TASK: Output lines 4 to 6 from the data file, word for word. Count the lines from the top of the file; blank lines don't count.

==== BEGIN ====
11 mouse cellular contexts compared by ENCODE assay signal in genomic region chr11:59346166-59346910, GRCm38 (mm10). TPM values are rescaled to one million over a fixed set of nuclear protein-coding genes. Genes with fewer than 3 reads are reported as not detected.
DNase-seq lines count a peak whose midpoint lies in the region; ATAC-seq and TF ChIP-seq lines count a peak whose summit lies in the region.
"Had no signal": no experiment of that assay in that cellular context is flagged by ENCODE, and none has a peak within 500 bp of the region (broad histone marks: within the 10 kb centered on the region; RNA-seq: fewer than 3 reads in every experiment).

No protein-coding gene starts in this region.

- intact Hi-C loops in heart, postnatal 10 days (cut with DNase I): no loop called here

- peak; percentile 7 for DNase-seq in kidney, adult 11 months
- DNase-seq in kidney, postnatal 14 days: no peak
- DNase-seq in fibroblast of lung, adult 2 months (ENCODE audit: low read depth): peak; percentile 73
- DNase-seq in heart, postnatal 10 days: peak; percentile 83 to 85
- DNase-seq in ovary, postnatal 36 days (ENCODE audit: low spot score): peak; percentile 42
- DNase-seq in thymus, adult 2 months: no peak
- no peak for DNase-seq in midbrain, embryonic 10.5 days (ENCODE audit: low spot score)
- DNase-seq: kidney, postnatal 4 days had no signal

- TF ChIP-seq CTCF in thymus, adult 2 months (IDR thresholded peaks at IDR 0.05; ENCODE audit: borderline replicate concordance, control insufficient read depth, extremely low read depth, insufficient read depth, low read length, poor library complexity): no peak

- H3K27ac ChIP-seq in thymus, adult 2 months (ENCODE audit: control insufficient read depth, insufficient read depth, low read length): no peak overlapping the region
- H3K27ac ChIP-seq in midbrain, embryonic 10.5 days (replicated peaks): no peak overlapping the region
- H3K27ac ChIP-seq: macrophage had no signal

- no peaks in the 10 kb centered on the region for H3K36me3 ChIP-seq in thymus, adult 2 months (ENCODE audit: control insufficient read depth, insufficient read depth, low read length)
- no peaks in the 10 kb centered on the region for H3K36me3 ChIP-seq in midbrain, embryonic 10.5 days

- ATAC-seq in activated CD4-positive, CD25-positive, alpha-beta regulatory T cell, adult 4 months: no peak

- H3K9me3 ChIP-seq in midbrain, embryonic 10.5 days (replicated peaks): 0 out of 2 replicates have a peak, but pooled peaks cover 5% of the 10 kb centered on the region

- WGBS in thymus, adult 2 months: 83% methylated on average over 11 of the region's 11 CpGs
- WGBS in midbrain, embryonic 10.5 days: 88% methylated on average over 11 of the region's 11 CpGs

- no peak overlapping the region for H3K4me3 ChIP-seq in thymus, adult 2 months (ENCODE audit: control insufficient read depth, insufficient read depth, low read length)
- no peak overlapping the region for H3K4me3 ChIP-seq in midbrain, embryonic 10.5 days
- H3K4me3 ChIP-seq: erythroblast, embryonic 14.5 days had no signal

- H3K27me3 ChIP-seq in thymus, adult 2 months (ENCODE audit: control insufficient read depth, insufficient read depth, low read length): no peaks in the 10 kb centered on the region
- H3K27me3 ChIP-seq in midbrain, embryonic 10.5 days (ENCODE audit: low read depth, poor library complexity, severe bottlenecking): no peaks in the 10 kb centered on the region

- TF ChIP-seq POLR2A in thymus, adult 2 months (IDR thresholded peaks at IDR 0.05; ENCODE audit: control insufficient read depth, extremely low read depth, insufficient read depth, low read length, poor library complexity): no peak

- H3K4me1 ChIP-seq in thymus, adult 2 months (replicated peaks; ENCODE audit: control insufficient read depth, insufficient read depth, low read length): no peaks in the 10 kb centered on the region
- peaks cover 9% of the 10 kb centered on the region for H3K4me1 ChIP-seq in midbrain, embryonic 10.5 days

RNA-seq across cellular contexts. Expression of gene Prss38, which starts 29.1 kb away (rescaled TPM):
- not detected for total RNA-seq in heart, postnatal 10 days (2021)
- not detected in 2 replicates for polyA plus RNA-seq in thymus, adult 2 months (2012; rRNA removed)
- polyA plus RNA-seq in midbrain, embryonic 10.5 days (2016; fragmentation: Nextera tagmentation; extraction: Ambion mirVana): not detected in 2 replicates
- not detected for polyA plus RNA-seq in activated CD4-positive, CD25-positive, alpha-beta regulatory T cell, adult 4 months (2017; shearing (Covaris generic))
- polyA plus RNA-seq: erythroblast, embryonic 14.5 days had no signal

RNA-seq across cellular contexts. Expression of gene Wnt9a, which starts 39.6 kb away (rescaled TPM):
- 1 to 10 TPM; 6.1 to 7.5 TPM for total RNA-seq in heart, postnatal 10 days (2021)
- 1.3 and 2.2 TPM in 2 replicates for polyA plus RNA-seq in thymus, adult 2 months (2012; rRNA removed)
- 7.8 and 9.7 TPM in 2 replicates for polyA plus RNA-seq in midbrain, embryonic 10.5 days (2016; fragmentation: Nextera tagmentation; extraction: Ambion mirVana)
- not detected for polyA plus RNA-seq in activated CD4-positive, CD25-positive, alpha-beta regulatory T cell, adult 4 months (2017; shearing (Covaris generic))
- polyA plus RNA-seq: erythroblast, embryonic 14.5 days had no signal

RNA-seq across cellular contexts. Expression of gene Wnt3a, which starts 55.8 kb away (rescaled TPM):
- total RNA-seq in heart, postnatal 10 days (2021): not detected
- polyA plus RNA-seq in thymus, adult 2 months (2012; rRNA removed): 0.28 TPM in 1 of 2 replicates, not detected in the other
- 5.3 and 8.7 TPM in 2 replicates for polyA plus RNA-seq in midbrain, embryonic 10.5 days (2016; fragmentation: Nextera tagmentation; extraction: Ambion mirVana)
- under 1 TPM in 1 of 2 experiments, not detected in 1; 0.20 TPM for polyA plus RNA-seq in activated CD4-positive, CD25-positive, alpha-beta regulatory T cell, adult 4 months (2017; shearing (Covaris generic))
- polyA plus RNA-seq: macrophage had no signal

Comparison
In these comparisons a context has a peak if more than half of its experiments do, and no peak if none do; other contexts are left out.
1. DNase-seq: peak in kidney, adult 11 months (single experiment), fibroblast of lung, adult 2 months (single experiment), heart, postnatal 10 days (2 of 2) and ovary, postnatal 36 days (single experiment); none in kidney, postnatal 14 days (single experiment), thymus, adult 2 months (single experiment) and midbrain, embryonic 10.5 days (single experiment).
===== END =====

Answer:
No protein-coding gene starts in this region.

- intact Hi-C loops in heart, postnatal 10 days (cut with DNase I): no loop called here

- peak; percentile 7 for DNase-seq in kidney, adult 11 months